Luther and his colleagues held to the finite age, also on the basis of the Bible.

The famous chronology of Anglican Bishop James Ussher (1650) used the account in Genesis to set the creation of the earth at 4004 BC; this version is still widely accepted among Biblical literalists.

Evidence from geology including fossils indicates that the earth is much older. The epitome of such studies led to uniformitarianism in which (as in Aristotle) the earth is infinitely old. Such a view was expressed most clearly by Charles Lyell in the 1830s in his three-volume treatise on geology. This work had a powerful influence on Charles Darwin and his theory of evolution by natural selection.

The scientific view since the twentieth century assigns thirteen or so billion years as the age of the universe and 4.5 billion as the age of the earth.

Mutability of species

In the early years of the Reformation a lively topic of debate in Wittenberg was whether species of animals and plants change over time. Aristotle and Aquinas both taught that they do not change. Martin Luther argued that they could change.  His attitude was mainly based on his distaste for scholasticism.

Ever since Wallace and Darwin, modern biology has been based on evolution. The principal points of argument are not about mutability, but about its mechanisms and its rate of development. None of this was known to the reformers.

Determinism

For science and philosophy the word determinism refers to the sure prediction of future events, based on the past and recent. The opposite is chance. Adjectival forms are: deterministic, predictable; opposites are random or aleatory.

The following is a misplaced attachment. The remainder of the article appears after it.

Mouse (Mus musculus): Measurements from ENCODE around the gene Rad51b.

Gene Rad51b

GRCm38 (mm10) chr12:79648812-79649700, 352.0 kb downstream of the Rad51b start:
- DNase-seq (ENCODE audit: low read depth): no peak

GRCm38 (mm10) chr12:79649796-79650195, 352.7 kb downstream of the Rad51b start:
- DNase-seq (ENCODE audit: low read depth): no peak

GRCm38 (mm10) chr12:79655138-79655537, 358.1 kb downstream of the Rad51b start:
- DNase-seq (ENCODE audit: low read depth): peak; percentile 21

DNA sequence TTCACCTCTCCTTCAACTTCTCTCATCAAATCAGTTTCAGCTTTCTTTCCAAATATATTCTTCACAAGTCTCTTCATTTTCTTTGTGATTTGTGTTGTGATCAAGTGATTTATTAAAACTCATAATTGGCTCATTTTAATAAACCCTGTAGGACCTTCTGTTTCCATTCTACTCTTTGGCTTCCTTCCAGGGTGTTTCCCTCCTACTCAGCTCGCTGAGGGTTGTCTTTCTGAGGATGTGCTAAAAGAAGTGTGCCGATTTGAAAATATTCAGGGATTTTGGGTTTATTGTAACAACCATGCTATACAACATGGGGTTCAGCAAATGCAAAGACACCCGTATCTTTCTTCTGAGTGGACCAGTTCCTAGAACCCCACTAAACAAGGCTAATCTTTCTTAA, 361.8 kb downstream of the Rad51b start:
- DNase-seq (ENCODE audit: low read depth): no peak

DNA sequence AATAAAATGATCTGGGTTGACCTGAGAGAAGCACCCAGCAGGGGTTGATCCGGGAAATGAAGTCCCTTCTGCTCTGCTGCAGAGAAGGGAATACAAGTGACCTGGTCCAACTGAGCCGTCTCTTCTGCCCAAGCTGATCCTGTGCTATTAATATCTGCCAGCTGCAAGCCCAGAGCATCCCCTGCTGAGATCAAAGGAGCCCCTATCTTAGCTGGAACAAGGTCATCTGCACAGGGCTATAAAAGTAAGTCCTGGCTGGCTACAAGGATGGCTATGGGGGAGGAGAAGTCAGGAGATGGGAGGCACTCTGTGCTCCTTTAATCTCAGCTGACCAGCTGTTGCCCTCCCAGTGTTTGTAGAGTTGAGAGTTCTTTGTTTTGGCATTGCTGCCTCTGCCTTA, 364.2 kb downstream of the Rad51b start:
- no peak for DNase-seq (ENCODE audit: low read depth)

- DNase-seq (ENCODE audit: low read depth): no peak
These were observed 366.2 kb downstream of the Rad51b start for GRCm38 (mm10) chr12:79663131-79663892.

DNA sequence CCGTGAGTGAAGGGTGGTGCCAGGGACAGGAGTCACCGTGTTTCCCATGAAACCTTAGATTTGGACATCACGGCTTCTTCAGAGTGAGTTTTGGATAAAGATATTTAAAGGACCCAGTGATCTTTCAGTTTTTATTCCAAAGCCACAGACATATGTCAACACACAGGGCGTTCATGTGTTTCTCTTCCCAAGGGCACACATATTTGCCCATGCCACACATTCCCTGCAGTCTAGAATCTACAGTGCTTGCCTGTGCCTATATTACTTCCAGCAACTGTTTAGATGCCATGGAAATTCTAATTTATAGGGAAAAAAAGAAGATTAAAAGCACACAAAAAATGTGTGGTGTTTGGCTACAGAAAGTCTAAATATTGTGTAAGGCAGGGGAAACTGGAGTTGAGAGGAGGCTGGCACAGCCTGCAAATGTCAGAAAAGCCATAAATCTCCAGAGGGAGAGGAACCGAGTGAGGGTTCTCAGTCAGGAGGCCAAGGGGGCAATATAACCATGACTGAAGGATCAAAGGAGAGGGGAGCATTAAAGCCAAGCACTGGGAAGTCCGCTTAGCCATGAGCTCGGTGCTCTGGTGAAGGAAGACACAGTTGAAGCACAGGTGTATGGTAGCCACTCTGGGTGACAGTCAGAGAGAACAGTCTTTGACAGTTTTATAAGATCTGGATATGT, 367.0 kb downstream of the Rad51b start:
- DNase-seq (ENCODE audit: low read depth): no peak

In the realms of science and theology, the concept is predestination — the view that God has everything planned, and that our wishes and efforts are ineffective. The opposite view is taken to be free will.

The dichotomy between predestination and free will has been around for a long time. The Bible has plenty to say about it, and it is not a firm choice one way or another. Anyone who says that the Bible requires belief in predestination has been proof-texting, that is, choosing only passages that back the idea of predestination. Likewise, anyone who claims exclusive Biblical support for free will has also been proof-texting.

The earliest literary prophets in the Hebrew Bible (Amos, Hosea) taught free will. The people had sinned against God, and they would be punished unless they repented and improved. The clear inference is that they had the freedom to choose to follow the teachings of God.

As late as the reign of King Josiah, the book of Deuteronomy presents Moses addressing the people with the message that they have a choice: follow God and the Torah and thus live; or neglect God and Torah and die.